Warning: Hacks for Hacks tips may have harmful side effects on your writing career, and should not be used by minors, adults, writers, poets, scribes, scriveners, journalists, or anybody.
I do almost all of my reading via audiobook. It’s a great way to turn a boring activity like driving or dinner with the family into a thrilling escape to a fantasy world. The surging popularity of audiobooks, combined with the fact that every artsy dilettante already has a USB microphone from their failed attempt to start a podcast, has made the role of audiobook narrator one of the most coveted jobs in literature.
As long as there are artistic professions, there will always be untrained wannabes who think they can succeed with minimal effort. And where there are wannabes, you can be sure there are irresponsible articles like this one about how to break into the narration racket. Let’s begin!
What You’ll Need
- A good microphone and recording software. I assume you already have these (see the cheap joke about podcasts from paragraph one of this article).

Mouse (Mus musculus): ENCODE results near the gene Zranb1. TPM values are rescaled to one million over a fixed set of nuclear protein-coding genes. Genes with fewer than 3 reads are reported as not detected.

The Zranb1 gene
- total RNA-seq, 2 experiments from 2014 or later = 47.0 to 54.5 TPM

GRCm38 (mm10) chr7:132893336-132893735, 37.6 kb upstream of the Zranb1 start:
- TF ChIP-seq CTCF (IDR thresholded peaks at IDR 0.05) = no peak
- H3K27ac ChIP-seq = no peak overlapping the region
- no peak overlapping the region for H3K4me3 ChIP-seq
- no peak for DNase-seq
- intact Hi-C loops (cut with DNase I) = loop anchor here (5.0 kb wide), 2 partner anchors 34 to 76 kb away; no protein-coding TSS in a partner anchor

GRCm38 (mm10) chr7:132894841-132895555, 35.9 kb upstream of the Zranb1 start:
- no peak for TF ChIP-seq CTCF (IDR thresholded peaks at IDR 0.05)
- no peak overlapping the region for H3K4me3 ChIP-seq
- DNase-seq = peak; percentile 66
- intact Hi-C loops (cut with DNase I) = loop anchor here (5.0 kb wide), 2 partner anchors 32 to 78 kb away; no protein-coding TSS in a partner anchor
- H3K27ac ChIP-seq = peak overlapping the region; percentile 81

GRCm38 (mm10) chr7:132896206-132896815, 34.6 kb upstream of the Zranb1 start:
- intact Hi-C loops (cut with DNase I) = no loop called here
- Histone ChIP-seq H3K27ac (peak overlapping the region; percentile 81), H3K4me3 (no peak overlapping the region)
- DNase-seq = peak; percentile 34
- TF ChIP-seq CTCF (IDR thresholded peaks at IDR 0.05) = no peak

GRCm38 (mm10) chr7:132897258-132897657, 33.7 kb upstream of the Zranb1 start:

- Reading glasses. You may or may not need them, but it’s always fun to buy new equipment!
- A British accent.
- Listen to lots of audiobooks. You’re probably already doing this, but even so, pay close attention to which narrators make good use of inflection and voice. Also note their pacing, particularly pauses; after a comma, the rule of thumb is to pause long enough to take a breath; after a period, pause long enough to mutter to yourself, “Pfft, I sound better than this hack.”
- Practice reading out loud. Start with your own work, since you’ve already got the rights to it. Reading your own work is also helpful from a writing perspective—reading a piece out loud helps you catch grammatical errors and plot holes, of which you have an alarming number. The despair you feel after noticing these mistakes will add a note of poignant melancholy to your performance.